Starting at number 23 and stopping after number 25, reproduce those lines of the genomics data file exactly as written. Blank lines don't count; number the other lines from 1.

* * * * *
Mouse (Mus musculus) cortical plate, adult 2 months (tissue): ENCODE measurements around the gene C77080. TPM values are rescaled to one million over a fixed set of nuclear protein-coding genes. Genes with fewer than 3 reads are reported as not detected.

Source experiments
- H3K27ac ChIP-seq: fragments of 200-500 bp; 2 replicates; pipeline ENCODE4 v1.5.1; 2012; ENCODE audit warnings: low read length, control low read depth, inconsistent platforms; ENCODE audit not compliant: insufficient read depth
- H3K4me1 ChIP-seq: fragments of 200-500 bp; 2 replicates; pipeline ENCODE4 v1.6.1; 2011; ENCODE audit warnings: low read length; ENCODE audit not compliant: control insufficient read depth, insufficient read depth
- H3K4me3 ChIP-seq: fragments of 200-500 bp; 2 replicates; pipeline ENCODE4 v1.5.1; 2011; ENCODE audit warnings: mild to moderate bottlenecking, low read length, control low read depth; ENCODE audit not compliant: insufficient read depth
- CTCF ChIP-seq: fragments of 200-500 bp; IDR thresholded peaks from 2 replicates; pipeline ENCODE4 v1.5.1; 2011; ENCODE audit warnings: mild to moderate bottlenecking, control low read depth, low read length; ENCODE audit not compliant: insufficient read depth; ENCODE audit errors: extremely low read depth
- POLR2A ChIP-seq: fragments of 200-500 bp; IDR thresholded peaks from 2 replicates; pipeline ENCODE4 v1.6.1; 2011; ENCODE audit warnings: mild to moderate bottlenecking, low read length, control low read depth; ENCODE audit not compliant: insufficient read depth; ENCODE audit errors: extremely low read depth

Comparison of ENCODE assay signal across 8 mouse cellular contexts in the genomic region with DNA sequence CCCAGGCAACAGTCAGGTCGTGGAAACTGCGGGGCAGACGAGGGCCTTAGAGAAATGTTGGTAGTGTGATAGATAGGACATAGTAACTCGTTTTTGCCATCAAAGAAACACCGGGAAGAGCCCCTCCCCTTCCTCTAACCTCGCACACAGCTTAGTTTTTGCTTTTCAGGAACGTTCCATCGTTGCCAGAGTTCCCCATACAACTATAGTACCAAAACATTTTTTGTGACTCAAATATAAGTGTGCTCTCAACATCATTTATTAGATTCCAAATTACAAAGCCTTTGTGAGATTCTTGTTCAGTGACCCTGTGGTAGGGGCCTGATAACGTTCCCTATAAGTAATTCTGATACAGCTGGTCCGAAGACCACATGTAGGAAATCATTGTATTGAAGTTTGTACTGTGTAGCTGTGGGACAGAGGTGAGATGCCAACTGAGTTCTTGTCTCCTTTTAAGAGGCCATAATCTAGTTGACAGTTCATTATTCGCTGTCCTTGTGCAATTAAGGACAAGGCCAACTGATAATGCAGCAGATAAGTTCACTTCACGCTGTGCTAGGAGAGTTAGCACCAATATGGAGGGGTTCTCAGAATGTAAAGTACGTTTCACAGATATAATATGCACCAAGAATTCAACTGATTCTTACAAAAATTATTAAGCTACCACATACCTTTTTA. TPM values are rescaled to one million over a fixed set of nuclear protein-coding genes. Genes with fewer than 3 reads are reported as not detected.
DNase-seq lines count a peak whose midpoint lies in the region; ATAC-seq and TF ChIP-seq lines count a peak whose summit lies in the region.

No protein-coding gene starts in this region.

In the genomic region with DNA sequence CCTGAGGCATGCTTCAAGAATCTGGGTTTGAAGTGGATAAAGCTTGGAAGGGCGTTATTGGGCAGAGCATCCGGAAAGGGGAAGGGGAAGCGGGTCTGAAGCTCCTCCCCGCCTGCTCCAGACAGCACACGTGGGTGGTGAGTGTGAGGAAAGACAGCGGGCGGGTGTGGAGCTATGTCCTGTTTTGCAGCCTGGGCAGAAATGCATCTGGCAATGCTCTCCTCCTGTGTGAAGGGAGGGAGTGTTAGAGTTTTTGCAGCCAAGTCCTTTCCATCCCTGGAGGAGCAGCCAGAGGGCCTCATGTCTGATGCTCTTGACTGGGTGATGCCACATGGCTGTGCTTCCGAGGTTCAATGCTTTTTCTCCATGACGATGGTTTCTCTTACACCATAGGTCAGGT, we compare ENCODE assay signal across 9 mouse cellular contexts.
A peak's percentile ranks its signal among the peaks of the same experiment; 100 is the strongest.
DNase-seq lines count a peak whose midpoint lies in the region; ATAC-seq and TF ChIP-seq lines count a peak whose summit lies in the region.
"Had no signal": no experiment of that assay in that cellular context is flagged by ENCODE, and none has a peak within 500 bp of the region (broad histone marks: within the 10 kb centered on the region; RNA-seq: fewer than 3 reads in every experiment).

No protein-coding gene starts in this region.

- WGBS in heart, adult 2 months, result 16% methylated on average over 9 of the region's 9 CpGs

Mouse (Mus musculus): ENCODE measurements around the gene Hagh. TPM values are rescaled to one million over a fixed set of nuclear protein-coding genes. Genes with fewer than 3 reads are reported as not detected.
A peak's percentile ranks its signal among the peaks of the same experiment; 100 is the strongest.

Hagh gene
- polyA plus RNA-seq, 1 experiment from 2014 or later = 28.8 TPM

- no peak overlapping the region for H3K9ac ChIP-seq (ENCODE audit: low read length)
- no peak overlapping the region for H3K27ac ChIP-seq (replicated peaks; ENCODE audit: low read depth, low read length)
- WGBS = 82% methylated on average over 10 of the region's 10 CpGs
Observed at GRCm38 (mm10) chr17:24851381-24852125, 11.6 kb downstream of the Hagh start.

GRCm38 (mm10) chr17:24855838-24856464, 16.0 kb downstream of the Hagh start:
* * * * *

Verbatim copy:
- WGBS = 82% methylated on average over 10 of the region's 10 CpGs
Observed at GRCm38 (mm10) chr17:24851381-24852125, 11.6 kb downstream of the Hagh start.

GRCm38 (mm10) chr17:24855838-24856464, 16.0 kb downstream of the Hagh start: